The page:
“Touched by Their Faith,” Ensign, Aug. 1997, 65–66
I met Jeanne on a diving board at the high school pool in Redondo Beach, California. I was doing some pretty bad dives, and she was watching. Afterward she came up to me and said, “Hey, do you want to learn how to do that right?” From that time on we became best friends.
Jeanne and I did everything together. We even called each other “Sis” after I dated her older brother. At one point in our friendship, I agreed to take the first missionary discussion; but I just wasn’t interested, and it went no further.
We were finally separated when my family moved several states away from California. But five years and many letters later, Jeanne brought Brennan, her first child, to see me in Colorado when he was just four weeks old. I absolutely adored that sweet little baby boy.
After Jeanne’s visit, my mom and I crafted a baby gown for Brennan in fine Catholic tradition—pure white and long, with novelty buttons down the front. The gown was to be for Brennan’s blessing, which I didn’t understand but wanted to participate in nonetheless. Jeanne later told me that in Brennan’s blessing, he was promised that he would be a great missionary and help convert many people to the gospel of Jesus Christ.
One early winter morning, I picked up the phone to hear Jeanne’s ragged, tear-choked voice. I caught only the last wailing sentence: “Brennan died.”
“Sis, I’ll be there tomorrow afternoon. Hang on.” I hung up the phone and gave vent to my own grief. I was angry that a tiny baby could be torn from his parents’ loving arms.
When I got off the plane in California, I rushed to put my arms around my dear friend. She was pale, with indescribable pain reflecting in her eyes.
That night I got the whole story. There had been an accident involving Brennan’s infant seat flipping off the couch. The ambulance was called. Jeanne sat by her baby’s bedside for two days. Early the last morning, Brennan passed away as Jeanne held and rocked him for the last time on this earth.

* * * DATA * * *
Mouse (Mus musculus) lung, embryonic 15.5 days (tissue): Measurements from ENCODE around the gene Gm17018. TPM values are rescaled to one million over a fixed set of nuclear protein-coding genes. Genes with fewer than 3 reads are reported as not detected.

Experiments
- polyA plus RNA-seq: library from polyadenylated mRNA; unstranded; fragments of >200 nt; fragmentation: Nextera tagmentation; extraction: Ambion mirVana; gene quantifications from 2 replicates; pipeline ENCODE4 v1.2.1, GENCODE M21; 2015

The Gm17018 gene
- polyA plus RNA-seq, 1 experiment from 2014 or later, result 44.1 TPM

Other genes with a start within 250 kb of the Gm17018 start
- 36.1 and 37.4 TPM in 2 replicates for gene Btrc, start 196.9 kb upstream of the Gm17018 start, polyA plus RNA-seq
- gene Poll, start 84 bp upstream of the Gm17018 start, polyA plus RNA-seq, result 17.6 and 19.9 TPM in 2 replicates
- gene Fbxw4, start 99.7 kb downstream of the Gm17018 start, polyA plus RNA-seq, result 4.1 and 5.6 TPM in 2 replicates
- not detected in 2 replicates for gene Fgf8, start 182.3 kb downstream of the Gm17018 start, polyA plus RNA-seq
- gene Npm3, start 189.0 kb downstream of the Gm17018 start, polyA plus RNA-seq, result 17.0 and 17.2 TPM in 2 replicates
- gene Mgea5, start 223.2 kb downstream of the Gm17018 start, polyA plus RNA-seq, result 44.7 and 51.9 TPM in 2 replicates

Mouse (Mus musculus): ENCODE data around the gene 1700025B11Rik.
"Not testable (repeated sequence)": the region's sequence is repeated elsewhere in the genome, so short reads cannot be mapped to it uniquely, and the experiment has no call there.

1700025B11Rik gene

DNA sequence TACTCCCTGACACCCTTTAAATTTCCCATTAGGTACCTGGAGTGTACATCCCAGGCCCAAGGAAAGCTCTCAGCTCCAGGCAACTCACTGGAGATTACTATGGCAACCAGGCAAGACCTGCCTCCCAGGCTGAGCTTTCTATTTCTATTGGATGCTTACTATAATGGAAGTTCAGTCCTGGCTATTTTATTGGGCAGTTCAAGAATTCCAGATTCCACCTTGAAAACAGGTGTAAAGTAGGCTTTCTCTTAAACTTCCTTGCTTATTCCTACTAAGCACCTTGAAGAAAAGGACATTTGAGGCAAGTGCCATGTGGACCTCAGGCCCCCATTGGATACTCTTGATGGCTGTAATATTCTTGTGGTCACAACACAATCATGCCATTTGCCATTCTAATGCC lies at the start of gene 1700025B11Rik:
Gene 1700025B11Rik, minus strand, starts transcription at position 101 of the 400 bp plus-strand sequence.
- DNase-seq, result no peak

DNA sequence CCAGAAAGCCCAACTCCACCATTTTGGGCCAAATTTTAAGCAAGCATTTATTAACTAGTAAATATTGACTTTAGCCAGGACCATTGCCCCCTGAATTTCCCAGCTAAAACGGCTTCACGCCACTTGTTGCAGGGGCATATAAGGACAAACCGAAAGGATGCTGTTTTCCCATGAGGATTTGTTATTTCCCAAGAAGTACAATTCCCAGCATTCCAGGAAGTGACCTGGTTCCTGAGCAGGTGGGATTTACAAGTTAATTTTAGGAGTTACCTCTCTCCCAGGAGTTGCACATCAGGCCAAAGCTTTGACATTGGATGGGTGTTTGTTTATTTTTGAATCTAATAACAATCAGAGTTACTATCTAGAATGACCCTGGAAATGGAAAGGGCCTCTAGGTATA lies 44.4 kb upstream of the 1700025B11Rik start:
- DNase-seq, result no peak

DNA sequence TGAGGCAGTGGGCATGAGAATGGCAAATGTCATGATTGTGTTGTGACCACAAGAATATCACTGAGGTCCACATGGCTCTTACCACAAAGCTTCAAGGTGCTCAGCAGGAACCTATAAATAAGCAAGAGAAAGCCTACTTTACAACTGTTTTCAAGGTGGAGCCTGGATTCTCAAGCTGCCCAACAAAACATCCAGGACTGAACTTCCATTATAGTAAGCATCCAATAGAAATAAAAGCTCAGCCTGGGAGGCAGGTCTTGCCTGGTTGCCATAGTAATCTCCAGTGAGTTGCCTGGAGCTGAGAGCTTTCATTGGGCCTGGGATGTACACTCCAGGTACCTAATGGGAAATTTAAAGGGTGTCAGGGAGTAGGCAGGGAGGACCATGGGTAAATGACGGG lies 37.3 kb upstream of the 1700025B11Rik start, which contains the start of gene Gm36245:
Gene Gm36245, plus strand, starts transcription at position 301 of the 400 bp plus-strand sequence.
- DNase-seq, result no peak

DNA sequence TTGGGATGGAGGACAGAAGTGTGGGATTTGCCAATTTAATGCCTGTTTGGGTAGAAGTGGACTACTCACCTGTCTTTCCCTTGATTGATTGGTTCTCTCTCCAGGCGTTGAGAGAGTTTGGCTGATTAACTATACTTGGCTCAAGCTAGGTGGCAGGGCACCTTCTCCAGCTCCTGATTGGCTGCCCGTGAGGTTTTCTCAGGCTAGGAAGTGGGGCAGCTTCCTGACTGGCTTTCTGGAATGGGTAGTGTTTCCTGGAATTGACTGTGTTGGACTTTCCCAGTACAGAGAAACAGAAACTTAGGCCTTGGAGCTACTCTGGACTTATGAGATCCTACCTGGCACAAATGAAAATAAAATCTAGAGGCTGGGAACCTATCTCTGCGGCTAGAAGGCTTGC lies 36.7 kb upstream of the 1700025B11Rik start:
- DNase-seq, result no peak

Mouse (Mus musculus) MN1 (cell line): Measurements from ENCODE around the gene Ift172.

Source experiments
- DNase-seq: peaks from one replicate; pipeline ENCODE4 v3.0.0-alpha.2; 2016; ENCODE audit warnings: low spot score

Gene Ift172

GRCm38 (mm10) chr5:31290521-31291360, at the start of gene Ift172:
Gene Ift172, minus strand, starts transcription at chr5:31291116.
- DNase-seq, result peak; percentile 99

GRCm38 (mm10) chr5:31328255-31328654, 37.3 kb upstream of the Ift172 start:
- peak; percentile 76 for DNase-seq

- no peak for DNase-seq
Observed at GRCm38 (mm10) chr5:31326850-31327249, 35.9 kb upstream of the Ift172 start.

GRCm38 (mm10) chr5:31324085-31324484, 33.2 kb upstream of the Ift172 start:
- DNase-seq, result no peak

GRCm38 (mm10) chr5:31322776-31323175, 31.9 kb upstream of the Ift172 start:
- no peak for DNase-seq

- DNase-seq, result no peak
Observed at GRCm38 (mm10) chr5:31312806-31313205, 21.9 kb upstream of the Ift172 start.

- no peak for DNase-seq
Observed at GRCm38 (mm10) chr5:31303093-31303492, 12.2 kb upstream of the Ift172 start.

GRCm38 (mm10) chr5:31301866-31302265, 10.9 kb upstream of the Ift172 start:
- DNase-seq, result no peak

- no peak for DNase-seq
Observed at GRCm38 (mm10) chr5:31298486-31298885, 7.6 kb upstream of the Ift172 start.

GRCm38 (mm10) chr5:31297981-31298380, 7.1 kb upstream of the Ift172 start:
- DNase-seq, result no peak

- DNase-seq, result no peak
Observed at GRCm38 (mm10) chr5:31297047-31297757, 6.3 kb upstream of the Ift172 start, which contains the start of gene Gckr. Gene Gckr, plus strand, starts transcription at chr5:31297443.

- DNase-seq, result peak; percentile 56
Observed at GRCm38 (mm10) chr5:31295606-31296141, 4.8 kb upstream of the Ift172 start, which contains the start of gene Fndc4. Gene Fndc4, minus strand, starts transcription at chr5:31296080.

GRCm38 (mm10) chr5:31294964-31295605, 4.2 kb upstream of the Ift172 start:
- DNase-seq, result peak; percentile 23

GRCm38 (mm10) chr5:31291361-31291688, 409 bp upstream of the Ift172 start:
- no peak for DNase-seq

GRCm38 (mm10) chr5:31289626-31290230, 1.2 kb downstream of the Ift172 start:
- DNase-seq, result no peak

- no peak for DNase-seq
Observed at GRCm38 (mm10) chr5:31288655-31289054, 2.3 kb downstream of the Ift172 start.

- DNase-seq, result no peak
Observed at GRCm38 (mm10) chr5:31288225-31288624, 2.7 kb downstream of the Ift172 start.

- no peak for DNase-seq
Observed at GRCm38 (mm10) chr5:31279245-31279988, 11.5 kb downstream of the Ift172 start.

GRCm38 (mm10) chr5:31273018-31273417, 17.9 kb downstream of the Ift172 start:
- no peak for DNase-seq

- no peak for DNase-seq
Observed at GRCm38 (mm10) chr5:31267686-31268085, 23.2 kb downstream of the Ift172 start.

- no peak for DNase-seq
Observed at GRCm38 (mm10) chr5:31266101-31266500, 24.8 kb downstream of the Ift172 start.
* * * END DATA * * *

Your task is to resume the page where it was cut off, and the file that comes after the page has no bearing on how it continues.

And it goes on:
Jeanne asked me if I would mind if Brennan was buried in the blessing gown my mother and I had made for him. I told her I would be honored.
During the funeral service, the bishop said words of comfort over that tiny white coffin. He said that because Brennan was born under the covenant, his parents would again cradle him in eternity. I thought bitterly, A lot of good that does right now.
After the funeral, Jeanne and Tom, her husband, invited me to drive with them to Salt Lake City. I tried to decline so they could be alone together, but they insisted that I accompany them. During the drive, I was amazed to feel Tom and Jeanne’s peace despite their grieving hearts. When we arrived in Salt Lake City, the couple wanted to go to Temple Square to see the Christmas lights.
It was evening when we got there. As I turned the corner of one of the buildings, my eyes were drawn upward to a statue in the visitors’ center, the Christus. It seemed to be beckoning, “Come, follow me.”
“I’ve got to see that up close,” I told Jeanne. She was overjoyed to take me into the building and find me some literature on the statue.
All the way back to California, I read and asked questions. Jeanne gave me a Book of Mormon with pictures of herself and Brennan taped inside. Later, I read the book all the way home to Colorado, and I was filled with love to find a church that gave a young, grieving couple the faith to go on and the knowledge that they would again be a family in eternity.
After I got home, I came across Moroni 10:4 [Moro. 10:4], in which Moroni challenges the reader to pray about the book’s truthfulness. I immediately got down on my knees and asked if these things were true and if The Church of Jesus Christ of Latter-day Saints was the true church of Jesus Christ here on the earth. The answer I received was indescribably soft yet undeniably firm: yes.
I was baptized on 23 February 1985 by a young missionary elder, but the missionary who played the biggest role in my conversion was a little spirit who was on this earth for only a short time: Brennan Thomas Hansen.